When you play, you do so in a simulated table with the players arrayed in a circle and you at the bottom. Flashing arrows indicate the direction of play, which is handy for figuring out who you want to screw over. How to represent a physical board game is a tension I see in other mobile board games. Star Realms, for example, slavishly recreated every aspect of play to the detriment of the overall game. Lost Cities took the core of the game and completely reimagined it for mobile. Exploding Kittens falls somewhere in between, bringing together excellent mobile app design and a familiar game setting.
Don't Go Alone
Most digital board games and card games include a single player mode, because some of us have learned to make do loving objects instead of people. Not so with Exploding Kittens. Your only options for play are to join or host a public or private online game.
That's it. There are no pass-and-play or shared-screen multiplayer modes. If you want to play with just your friends, they all must download the app and enter the special code generated when you host a game. That's both tedious and annoying, since playing the game requires convincing all of your friends to pay for and download it.
My favorite digital party game, Spaceteam, requires that you play with other people in the same room, all using the app on their respective phones. The human interaction is actually critical to Spaceteam, but it's also more fun than just shouting into a microphone. It's not much of a party when your friends are far away and you can't actually share the excitement. Also, Spaceteam makes local multiplayer very, very simple, letting you host games over the same Wi-Fi network or even over Bluetooth. It's a great feature that Exploding Kittens would do well to emulate.
Not having a single-player mode for exploding kittens might make sense (again: "party game," not "lonesome-sad-boy-crying-alone game"), but I'm disappointed by the multiplayer mode in general. I had no trouble finding a game to join online, but it wasn't all that much fun. Turns passed in silence, and I was eliminated fairly quickly. There's no way to chat or even interact with other players outside of the game mechanics, which doesn't really make for a party atmosphere. Still, it does keep players from spewing nasty vitriol at each other, which is what most in-game chat systems seem to be there for. It's a damned-if-you-do, damned-if-you-don't problem that I don't think the developers have adequately solved.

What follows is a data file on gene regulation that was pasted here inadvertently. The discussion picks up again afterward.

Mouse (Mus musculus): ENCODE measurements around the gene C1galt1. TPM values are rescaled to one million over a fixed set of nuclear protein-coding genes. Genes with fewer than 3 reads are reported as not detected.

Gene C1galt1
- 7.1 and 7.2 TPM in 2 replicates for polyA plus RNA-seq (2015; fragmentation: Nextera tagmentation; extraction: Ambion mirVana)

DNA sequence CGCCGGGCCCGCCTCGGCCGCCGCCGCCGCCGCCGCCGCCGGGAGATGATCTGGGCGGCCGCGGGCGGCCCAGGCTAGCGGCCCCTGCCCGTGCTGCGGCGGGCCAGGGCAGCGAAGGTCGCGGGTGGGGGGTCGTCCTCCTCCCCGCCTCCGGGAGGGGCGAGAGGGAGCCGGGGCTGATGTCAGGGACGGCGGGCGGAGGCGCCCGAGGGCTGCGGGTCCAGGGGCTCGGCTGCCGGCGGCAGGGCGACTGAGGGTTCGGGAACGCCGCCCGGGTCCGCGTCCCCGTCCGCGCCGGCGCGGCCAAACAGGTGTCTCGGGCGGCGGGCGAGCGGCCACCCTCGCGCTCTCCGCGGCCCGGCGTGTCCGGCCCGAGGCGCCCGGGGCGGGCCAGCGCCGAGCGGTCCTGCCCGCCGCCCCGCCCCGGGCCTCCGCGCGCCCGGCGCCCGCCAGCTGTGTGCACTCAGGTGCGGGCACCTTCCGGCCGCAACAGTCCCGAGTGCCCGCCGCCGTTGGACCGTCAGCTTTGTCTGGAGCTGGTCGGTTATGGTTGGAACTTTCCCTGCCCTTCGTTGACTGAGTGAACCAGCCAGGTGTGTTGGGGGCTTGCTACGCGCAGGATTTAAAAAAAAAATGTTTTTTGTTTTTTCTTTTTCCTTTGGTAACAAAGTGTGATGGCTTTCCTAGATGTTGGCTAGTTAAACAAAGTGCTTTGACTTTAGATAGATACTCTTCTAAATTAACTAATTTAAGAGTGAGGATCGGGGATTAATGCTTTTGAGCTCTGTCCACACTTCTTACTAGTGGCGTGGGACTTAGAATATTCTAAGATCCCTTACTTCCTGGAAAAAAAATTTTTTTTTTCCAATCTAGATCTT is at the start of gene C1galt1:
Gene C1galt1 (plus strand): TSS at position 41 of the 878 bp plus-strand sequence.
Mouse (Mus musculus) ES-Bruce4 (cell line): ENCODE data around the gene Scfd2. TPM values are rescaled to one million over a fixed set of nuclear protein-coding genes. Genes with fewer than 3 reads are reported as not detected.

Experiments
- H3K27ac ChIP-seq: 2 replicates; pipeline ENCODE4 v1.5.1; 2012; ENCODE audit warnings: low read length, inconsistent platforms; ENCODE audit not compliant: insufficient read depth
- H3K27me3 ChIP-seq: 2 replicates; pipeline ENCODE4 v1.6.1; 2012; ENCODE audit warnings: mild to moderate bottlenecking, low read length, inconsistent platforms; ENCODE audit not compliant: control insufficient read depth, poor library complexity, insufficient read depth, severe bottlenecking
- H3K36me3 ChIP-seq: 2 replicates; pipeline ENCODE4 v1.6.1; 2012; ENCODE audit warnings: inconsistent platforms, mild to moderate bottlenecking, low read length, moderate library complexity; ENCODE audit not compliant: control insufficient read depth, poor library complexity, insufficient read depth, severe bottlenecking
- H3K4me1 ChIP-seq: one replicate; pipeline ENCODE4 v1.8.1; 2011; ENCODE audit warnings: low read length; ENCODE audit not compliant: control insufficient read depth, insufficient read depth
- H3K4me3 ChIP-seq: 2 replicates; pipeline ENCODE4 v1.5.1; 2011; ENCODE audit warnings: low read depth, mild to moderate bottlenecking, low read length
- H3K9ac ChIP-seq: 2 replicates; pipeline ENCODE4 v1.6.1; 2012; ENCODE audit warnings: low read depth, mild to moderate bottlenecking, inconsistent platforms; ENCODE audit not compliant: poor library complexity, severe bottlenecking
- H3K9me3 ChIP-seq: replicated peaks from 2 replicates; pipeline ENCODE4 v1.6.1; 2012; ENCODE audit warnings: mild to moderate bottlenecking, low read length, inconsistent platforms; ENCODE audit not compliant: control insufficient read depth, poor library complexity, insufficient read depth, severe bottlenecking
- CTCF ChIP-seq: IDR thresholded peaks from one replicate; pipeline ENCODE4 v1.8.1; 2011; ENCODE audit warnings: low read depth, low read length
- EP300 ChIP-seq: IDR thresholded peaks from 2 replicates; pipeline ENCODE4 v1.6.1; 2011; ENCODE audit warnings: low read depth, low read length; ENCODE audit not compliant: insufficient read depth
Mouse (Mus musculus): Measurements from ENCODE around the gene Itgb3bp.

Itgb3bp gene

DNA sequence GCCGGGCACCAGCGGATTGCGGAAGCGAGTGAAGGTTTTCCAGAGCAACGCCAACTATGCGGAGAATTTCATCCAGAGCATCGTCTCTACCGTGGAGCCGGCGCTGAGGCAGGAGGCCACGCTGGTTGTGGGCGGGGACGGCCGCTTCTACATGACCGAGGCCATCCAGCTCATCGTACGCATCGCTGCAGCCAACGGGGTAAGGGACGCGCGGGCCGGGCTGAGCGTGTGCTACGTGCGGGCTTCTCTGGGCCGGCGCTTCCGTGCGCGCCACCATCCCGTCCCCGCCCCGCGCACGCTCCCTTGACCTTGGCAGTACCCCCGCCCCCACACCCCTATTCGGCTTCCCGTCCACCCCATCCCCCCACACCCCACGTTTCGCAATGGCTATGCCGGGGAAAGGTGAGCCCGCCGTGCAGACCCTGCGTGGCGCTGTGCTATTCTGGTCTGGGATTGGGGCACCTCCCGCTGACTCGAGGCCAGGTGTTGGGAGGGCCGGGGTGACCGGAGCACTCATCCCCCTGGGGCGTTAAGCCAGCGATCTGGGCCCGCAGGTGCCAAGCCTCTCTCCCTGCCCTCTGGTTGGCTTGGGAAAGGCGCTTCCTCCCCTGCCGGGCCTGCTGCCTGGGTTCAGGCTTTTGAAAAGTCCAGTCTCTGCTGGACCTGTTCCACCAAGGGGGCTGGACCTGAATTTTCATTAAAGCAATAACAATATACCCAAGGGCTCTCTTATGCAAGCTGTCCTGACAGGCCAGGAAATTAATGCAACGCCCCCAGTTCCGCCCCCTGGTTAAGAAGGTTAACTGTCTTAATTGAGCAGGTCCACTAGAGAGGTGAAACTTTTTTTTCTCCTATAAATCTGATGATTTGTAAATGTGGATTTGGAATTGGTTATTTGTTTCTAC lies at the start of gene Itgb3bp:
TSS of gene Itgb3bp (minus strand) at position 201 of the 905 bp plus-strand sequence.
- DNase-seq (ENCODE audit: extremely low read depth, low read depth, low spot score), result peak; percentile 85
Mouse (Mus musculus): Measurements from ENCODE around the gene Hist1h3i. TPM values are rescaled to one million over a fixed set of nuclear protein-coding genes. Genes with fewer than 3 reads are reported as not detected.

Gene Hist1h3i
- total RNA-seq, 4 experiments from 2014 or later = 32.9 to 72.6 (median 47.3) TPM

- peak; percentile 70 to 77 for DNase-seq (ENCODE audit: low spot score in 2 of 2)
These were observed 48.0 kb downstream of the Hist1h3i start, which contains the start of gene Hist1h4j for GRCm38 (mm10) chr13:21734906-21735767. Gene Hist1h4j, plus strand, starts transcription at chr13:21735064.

Once you're blown up, you have the choice to leave the game or stay and watch. That's nice, but I wish the developers had invented some way I could still interact with the game. My colleague Jordan Minor points out that Bomber Man for the Nintendo DS lets eliminated player throw bombs at the survivors, which is great. Perhaps Exploding Kittens could someday let exploded players take the role of a ghost cat and annoy the remaining players by batting the cards out of their hands.
I hung around after one game and was surprised and kind of disappointed by how long it took the final two players to take each other out. In person this might be fun because players can go back and forth one-upping each other, but in the silence of the app it feels dull and protracted. The developers could institute a speed clock, or some other element, to help amp up the tension for the final two players.
Exploding Kittens is not a deep well of strategy and intellectual gaming. It's an extremely silly (and sometimes gross) game, and the developers did a great job of bringing that part of the game to Android. It's also a generally well-made app. Too many Android apps are rushed ports of iPhone apps, but Exploding Kittens feels tight and responsive.
Bringing a card game to a mobile device presents a host of unique challenges, but when the game is also a loud, raucous explosion of madness, the challenges are compounded. Exploding Kittens is off to a good start, but it needs improved local network multiplayer and some kind of offline multiplayer mode. It could also definitely benefit by deviating from the original game in order to bring a unique mobile experience.
That's probably too much analysis for a poop-joke laden game about cats that detonate. So let me conclude by advising you all to instead download Spaceteam, and then allow myself to be consoled by all the non-homicidal cats from Exploding Kittens' polar opposite game: Neko Atsume.